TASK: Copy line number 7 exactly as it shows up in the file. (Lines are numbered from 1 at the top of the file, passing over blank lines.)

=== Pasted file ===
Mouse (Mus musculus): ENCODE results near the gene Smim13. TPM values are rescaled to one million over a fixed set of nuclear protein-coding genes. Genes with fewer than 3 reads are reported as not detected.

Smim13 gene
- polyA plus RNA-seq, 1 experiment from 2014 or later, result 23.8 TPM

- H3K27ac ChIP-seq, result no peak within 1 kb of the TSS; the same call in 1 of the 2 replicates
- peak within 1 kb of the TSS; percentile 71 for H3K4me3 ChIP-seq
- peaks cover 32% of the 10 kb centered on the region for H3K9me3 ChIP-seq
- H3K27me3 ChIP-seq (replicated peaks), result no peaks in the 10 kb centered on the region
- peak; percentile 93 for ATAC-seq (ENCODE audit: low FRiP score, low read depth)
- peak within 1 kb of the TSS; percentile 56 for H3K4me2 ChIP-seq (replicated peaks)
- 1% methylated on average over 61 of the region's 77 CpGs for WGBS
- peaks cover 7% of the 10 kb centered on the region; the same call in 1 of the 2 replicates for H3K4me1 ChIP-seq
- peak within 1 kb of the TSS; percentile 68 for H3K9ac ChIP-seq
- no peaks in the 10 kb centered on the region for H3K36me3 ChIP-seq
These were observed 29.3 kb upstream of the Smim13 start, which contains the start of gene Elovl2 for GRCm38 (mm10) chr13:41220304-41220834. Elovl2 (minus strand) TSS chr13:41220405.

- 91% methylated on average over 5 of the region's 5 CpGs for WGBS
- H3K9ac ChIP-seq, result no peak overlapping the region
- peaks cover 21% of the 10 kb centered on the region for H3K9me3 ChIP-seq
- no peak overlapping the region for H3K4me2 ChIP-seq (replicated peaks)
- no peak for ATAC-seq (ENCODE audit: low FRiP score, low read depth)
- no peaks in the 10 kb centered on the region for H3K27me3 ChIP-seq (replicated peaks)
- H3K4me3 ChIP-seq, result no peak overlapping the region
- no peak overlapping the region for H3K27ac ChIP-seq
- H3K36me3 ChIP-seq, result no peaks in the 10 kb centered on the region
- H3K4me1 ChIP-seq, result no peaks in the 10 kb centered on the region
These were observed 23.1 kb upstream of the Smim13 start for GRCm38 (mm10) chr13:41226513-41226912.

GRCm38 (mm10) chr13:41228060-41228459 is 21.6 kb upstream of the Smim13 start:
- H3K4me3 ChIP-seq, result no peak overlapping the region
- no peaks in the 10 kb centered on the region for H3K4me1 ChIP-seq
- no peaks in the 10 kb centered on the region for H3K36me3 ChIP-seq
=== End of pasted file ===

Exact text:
- H3K27me3 ChIP-seq (replicated peaks), result no peaks in the 10 kb centered on the region